Not everyone can think on a systems level. There’s no shame in that. Not everyone can put the puzzle pieces together, even with well written documentation. Not everyone can eat elephants, particularly when they are afraid to get close to one. There’s a few of us that can. And it gets down to details, the moving parts of systems, understanding the principles of operation, understanding what and why things were done that way. It’s forensics, it’s imagination, and it’s also being able to understand the developers who wrote the code and their different styles or lack thereof.

When it comes to multiple software packages working together, the intrinsics of each interacting system are more important than people who create silos think; the more complex the system, the more personality it has for lack of a better word. Some software is plain grumpy, some is pretty and shallow, a reflection of the development cycle. If you’ve been around long enough, you can see something that was pushed out into production too early and abused over the years – scars of undocumented patches cover the code, each done differently as maintainers came and went, their lack of time afforded shown in how deep the scars run in the code. Frankensystems, held together by scar tissue. Let the healing begin.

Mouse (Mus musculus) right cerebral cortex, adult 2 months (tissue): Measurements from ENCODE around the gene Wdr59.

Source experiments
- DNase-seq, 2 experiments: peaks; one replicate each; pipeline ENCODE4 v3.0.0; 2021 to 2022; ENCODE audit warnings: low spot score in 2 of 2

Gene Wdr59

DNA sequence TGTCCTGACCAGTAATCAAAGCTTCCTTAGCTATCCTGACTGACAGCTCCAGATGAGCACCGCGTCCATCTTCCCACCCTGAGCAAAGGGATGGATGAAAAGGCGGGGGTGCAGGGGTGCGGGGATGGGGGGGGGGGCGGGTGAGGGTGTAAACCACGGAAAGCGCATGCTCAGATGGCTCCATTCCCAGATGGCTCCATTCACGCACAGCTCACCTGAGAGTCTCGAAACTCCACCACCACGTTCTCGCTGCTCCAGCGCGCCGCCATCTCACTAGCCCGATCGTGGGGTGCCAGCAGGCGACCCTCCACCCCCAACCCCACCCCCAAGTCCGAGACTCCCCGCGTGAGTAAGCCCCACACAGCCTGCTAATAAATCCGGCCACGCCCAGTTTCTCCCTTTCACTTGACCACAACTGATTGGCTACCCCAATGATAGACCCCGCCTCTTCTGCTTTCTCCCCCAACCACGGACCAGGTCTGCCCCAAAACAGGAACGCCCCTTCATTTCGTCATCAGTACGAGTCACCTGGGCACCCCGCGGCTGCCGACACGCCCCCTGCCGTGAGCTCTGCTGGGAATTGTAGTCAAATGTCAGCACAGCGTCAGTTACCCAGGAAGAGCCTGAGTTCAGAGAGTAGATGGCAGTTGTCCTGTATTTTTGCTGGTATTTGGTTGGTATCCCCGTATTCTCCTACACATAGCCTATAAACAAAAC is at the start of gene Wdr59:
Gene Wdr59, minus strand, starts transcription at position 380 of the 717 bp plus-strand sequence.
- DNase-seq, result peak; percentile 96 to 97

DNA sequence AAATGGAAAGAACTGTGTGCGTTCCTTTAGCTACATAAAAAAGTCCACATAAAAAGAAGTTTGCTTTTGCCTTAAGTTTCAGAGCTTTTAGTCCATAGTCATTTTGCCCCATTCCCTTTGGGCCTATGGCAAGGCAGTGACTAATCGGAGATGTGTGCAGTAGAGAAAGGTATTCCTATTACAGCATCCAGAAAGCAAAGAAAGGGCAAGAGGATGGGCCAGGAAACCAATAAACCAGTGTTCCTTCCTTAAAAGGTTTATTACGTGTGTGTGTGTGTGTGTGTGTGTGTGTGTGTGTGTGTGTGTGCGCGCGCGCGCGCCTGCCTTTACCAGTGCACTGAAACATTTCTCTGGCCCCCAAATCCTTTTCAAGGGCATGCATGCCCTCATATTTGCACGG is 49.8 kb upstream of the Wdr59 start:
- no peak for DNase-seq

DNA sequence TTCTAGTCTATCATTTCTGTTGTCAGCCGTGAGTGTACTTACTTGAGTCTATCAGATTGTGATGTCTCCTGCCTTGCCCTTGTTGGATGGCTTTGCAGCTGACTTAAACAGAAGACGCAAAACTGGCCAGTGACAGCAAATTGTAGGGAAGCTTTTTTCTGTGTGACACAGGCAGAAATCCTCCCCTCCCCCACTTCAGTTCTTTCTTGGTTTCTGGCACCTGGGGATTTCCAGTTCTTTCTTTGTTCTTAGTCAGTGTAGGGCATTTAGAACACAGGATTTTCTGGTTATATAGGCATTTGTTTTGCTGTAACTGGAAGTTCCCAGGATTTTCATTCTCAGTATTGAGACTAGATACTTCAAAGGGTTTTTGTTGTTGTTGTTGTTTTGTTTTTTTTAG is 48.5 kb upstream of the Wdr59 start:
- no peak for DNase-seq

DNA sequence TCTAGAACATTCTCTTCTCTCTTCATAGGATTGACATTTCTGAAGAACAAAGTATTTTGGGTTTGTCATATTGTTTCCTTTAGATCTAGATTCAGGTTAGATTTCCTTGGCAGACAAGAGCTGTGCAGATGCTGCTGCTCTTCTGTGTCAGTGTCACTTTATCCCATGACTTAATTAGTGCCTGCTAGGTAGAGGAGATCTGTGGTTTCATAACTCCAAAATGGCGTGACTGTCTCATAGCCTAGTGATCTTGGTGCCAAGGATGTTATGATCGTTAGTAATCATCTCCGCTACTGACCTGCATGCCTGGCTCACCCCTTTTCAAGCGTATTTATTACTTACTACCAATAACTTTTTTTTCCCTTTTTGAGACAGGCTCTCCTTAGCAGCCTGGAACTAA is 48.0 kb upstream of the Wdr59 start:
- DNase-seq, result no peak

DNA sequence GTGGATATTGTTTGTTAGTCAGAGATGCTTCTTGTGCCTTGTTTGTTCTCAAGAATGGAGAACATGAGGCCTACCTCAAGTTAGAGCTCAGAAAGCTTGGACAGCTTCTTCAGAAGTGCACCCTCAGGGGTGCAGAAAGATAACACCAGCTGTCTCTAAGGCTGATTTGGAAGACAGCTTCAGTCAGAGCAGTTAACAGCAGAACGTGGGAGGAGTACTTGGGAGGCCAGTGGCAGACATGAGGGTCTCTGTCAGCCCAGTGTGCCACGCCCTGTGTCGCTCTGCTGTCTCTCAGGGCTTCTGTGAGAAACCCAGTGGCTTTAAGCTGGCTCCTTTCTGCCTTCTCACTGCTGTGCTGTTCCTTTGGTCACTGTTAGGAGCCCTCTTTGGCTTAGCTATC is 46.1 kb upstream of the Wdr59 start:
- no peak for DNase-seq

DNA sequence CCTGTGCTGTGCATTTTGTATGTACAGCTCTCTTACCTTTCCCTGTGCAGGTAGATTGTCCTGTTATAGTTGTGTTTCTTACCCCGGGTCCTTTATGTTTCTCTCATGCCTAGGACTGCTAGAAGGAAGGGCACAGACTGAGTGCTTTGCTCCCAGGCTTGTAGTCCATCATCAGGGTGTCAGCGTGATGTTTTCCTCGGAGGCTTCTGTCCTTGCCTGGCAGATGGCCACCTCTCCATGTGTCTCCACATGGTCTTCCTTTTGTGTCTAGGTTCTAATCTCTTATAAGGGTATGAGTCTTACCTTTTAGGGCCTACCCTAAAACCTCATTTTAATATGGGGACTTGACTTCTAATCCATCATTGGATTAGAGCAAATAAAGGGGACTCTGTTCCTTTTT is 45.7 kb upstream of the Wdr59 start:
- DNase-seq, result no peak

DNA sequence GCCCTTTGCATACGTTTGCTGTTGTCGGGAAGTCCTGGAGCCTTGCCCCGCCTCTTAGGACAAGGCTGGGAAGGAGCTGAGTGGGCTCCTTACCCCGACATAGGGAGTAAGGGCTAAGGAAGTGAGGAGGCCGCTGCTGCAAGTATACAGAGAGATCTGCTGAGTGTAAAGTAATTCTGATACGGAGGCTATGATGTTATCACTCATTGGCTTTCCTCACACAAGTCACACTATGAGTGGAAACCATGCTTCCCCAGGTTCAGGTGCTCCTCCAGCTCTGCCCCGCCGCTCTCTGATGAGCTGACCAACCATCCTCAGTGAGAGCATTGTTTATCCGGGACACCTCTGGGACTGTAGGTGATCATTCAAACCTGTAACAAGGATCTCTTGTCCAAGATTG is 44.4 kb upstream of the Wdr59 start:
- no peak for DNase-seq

Almost every time, this requires talking to people who have been around long enough and listening not just about the requirements of the system, and how things evolved from their perspective, but also understanding the developers involved. The brilliant developer who wrote undocumented code that never made sense to anyone else, who snuck things in when they could without others knowing. The plodder, who took their time and was always behind schedule. So many personalities, and all of that feeds into the Frankensystem in ways that defy management silos. How many times did I get in trouble with managers for talking to people outside of the development area to understand the system? Too many. I have references. But I always delivered, which probably boggled them.